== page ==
George Croghan, hero of the battle of Fort Stephenson (Fremont, Ohio) during the war of 1812, was born at Locust Grove, near Louisville, Kentucky, on November 15, 1791, and died of cholera in New Orleans on January 8, 1849. In August, 1906, his remains were transferred from the family burial plot at Locust Grove, Kentucky, to Fremont, Ohio, for re-interment in Fort Stephenson Park, the site of the fort which he had so gallantly defended.
George Croghan's mother, Lucy Clark, was a sister of George Rogers Clark and of William Clark, one of the members of the famous Lewis and Clark expedition. His father, William Croghan, had been a captain of a Virginia company during the Revolutionary War.
Young Croghan was proud of his family history, and, inspired by their accomplishments, he read widely in history, biography and military subjects.
A lady friend wrote of him in 1805 at the age of 14: "He was ingenious in his disposition and unassuming and conciliating in his manners, and was remarkable for discretion and steadiness...He was rigid in his adherence to principle...I never met a young man who would so cheerfully sacrifice every personal gratification to the wishes or accommodation of his friends."
At school in Louisville, his selection of his speeches for classroom exercises tended in some measure to mark his peculiar talent. They were military subjects. He read everything he could obtain about military activities, and would listen for hours to conversations regarding battles. His principal amusements were gunning and fox hunting. He would sometimes get up in the middle of the night to go to the woods along with only his little servant either to chase the fox or to hunt the wildcat or raccoon.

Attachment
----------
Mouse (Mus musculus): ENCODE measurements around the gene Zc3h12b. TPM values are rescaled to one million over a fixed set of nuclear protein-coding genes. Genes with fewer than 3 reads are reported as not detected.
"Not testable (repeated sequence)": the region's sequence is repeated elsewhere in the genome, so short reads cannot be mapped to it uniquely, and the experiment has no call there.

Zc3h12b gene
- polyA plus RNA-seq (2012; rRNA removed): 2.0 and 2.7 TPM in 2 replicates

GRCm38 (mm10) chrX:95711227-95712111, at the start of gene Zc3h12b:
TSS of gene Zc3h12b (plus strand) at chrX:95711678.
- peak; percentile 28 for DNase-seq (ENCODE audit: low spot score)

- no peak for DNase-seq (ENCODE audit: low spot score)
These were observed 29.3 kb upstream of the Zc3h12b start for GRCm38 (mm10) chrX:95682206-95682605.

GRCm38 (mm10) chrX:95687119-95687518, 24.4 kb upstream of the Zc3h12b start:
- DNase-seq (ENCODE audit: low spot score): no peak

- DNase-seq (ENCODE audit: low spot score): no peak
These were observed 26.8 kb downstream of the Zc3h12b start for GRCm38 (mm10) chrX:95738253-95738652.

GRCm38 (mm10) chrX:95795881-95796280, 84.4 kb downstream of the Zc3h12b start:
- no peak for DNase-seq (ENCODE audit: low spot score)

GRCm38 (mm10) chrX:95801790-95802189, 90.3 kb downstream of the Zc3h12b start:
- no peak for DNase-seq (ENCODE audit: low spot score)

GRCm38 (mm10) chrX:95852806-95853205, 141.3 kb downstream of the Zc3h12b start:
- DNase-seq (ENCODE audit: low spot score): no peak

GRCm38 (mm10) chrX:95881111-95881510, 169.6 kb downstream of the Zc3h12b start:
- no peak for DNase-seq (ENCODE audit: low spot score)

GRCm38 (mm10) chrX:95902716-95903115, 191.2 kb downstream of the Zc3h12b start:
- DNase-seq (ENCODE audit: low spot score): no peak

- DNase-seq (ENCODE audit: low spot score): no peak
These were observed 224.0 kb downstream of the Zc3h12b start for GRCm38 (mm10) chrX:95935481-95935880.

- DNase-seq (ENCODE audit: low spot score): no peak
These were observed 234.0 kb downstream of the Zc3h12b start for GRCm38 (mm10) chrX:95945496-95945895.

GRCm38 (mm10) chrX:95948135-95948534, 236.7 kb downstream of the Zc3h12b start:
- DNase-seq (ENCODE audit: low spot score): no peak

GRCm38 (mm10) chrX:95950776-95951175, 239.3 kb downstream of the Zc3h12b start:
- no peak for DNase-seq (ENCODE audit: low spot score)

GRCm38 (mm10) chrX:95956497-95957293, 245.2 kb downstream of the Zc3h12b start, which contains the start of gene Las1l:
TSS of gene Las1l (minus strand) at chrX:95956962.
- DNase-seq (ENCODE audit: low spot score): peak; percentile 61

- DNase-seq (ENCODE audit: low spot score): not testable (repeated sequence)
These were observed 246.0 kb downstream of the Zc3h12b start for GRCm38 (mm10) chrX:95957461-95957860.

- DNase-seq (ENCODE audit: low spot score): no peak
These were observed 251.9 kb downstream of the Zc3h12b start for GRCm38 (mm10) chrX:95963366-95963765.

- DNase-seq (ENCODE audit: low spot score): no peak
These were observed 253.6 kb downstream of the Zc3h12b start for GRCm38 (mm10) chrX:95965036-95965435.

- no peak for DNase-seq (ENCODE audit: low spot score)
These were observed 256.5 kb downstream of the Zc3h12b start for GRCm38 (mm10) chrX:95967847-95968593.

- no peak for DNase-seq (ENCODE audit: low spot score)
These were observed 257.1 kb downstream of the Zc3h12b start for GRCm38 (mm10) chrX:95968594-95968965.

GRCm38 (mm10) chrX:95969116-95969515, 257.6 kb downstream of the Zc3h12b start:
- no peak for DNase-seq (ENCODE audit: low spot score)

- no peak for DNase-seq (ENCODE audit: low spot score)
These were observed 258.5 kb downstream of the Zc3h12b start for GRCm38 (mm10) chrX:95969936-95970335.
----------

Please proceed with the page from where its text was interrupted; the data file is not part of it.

Nothing offended him more than for anyone to say a disrespectful word of George Washington, even in jest.
George Croghan left his Kentucky home in 1808 to go to the University of William & Mary to study. He was graduated with an AB degree in 1810; and delivered a graduation oration on the subject of expatriation. ...The autumn of 1810 he attended a course of lectures on law and upon the termination of the course returned to his father's where he prosecuted the study of the same profession, though occasionally indulging himself in miscellaneous reading. Biography and history ... Shakespeare ... tragedy but not comedy. He was of a rather serious cast of mind; ...however, he liked a good joke. He never praised himself.
He thereafter served efficiently as a volunteer aide-de-camp to General William Henry Harrison at the Battle of Tippecanoe. During the War of 1812, though not yet 21 years of age, he was appointed, upon recommendation of General Harrison, a captain in the regular army. After the battle of TIPPECANOE, he felt that he could become a soldier; and since it looked at that time as if there would be another war with Great Britain, he expressed a desire to join the army.
Letters recommending him of the most flattering kind were written by Generals Harrison and Boyd to the Secretary of War, and shortly before the outbreak of hostilities with Great Britain, in June 1812, he was appointed captain of the 17th Infantry, on March 12, 1812.
Croghan's record at Fort Defiance and at Fort Meigs was excellent, and General Harrison, in July 1813, placed him in command at Fort Stephenson on the Sandusky River. He was in command of the post less than three weeks before the British and Indians under General Henry Proctor made a strong attack upon the fort. Croghan's defense, with only 160 men and one 6-lb. Cannon, "Old Betsy", was complete.Croghan was stationed for a while at the Clark Cantonment near the Falls of the Ohio, not far from his home; but he had not been long in command there before he was ordered to march with what forces he had to the headquarters of the northwestern army under General Hull, then at Detroit. Before the troops under his command and under the command of General Winchester could reach Detroit, word was received of General Hull's surrender.